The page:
I last wrote on the Student Blog three years ago.  I wonder what has changed in that time.
I have finished my BA and started the MA program this year.  
Looking back, I can say, to continue was not the easiest decision for me at all.  Studying at the Shedra for last 3 years has given me quite a lot.  Among many benefits, I can name a deeper and more correct understanding of the Buddha’s teachings, the ability to listen to and understand teachings directly in Tibetan, and the opportunity to improve my writing skills in English, and so on.
Anya and fellow student Jade

However, along with that, I gained something which I didn’t expect at all: more doubts.  When I mentioned this to Chokyi Nyima Rinpoche, the abbot of the monastery we study at, he said it was a natural part of the process and that many monks and nuns complain about it as well.  I think it comes from the gap that I experience between my examination of the teachings, which the Buddha himself encouraged, and my natural faith, meaning an innate sense of trust in the authenticity of the Dharma.  

Critical thinking, skeptical-rational methods and ways of reading and analyzing texts are taught in our specialized studies classes by visiting Western professors, some of whom are not Buddhists themselves.  It can be very helpful to zoom out and observe the tradition we are following from a totally different perspective.  Nevertheless, it gets more difficult to combine that vision with the approach that is taught in the philosophy classes by our learned lopöns and khenpos.  In the Tibetan tradition, there is not such a significant differentiation between the ordinary and the extraordinary.  We are taught stories and examples of flying yogis, special signs and accomplishments as an absolutely normal part of the path of the luminaries who populate the tradition.  To my western critical or even skeptical mind, it is sometimes difficult to believe.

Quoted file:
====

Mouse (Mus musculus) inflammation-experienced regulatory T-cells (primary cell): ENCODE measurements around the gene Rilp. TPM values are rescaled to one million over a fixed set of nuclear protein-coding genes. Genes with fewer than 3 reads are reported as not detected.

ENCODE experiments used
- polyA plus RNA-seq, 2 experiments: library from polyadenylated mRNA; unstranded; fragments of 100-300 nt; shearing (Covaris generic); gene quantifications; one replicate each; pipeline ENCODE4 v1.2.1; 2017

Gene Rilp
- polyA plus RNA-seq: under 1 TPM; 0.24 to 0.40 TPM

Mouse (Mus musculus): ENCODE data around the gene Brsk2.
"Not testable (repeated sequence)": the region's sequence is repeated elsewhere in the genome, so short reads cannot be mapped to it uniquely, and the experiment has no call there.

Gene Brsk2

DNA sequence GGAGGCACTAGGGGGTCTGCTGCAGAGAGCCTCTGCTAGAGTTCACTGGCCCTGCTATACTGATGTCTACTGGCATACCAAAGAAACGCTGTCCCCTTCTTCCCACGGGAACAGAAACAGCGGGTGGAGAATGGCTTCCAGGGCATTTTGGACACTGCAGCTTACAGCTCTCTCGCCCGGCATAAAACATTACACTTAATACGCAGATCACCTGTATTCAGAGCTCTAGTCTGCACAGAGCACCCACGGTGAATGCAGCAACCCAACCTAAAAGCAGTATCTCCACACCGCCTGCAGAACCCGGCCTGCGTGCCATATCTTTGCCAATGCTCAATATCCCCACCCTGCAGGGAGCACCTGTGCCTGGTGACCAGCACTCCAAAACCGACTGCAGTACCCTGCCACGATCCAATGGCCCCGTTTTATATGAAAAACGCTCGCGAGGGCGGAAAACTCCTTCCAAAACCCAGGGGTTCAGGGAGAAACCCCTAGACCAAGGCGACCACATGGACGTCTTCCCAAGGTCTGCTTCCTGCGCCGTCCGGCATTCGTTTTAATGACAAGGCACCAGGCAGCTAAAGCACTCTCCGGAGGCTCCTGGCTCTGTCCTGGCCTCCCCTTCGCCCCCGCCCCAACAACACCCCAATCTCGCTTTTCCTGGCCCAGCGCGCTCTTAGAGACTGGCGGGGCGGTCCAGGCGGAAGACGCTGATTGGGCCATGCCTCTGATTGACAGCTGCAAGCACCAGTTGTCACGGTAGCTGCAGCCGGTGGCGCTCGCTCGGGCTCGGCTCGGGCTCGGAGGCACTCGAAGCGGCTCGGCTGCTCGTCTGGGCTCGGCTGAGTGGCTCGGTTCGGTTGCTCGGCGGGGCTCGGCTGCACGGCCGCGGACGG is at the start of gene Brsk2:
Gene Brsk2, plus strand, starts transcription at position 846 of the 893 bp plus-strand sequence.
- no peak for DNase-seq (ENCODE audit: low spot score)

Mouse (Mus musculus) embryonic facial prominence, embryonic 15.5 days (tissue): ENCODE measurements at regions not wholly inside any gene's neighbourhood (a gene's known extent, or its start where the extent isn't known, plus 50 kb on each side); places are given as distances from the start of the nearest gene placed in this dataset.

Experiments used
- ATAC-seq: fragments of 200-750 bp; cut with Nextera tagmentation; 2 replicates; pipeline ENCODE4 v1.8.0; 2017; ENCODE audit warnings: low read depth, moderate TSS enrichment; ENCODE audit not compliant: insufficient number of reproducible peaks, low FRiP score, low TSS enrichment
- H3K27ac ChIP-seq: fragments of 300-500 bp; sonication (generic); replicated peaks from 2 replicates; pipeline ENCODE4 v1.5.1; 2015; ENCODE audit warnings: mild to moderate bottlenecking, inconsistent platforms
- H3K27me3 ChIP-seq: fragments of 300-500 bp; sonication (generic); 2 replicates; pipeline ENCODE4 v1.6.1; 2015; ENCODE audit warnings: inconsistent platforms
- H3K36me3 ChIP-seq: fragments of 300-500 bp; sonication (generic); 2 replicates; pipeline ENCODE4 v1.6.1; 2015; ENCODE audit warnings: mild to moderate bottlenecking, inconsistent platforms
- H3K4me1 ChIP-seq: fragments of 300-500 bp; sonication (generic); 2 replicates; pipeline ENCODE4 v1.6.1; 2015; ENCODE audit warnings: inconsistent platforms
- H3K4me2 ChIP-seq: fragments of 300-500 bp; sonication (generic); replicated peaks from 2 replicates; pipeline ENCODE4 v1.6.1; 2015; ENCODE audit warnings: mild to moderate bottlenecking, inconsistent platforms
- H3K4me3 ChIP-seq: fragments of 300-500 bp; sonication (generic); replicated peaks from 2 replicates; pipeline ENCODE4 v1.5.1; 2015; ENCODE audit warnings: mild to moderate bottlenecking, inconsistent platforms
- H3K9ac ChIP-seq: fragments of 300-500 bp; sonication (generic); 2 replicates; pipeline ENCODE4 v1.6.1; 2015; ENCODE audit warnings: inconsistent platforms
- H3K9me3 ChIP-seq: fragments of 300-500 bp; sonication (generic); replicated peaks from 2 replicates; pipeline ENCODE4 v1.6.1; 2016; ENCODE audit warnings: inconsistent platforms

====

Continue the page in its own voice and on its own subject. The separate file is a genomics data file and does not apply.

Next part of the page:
So, I was faced with the hardship of dealing with two quite different worlds.  The advice given by Chokyi Nyima Rinpoche helped me a lot.  He instructed me and others to continue studying and not to drop our inquiry, otherwise we will be left full of doubt and confusion.  It is important, he said, to carry on this challenging task and to arrive eventually at the point where have genuine faith born of our own experience of the teachings, which results in being more wise and gentle, more calm and kind. Rinpoche said, it is not only naïve to have blind faith, but it is likewise naïve to be one of those scholars who know a great deal about the teachings but never take it to heart.  Rinpoche encourages students to study well and to apply the teachings, so they can see for themselves the truth that is articulated there. For me, this seems to be the only way to go, if someone wants to become a scholar- practitioner and help oneself and others as best as one can.

~Anya from Russia

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